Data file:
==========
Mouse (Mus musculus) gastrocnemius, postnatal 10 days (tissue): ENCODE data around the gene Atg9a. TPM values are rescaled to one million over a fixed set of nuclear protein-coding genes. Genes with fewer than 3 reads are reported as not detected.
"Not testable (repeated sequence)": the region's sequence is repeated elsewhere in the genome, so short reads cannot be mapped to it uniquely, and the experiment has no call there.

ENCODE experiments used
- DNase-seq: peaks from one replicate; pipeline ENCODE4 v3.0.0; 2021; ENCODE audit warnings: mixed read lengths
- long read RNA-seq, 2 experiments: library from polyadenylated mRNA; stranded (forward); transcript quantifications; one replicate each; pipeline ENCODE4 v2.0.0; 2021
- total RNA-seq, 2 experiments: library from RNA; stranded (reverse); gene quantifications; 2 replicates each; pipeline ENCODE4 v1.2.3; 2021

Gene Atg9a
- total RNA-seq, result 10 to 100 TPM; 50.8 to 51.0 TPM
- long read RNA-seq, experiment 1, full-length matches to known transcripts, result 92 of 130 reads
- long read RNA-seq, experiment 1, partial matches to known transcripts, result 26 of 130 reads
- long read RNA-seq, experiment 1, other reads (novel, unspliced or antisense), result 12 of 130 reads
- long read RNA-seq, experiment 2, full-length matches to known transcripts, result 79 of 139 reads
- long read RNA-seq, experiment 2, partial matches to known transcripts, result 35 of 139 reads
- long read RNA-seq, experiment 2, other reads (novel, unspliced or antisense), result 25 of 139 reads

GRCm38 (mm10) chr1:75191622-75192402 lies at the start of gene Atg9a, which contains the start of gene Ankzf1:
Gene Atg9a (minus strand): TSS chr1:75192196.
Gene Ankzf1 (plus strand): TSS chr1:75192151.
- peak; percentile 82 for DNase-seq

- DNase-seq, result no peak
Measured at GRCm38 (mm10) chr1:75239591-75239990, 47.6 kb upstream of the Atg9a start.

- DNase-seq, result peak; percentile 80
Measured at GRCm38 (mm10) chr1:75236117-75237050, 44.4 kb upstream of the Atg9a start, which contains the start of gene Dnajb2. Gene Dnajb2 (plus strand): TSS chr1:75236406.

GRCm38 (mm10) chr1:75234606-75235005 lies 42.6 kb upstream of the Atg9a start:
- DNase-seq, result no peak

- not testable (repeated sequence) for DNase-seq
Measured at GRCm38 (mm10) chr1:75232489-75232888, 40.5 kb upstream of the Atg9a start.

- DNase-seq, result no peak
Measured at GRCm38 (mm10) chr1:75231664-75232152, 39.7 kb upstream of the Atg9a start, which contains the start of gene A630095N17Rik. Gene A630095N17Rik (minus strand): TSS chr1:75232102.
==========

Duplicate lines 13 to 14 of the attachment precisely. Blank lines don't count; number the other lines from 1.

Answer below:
- long read RNA-seq, experiment 2, partial matches to known transcripts, result 35 of 139 reads
- long read RNA-seq, experiment 2, other reads (novel, unspliced or antisense), result 25 of 139 reads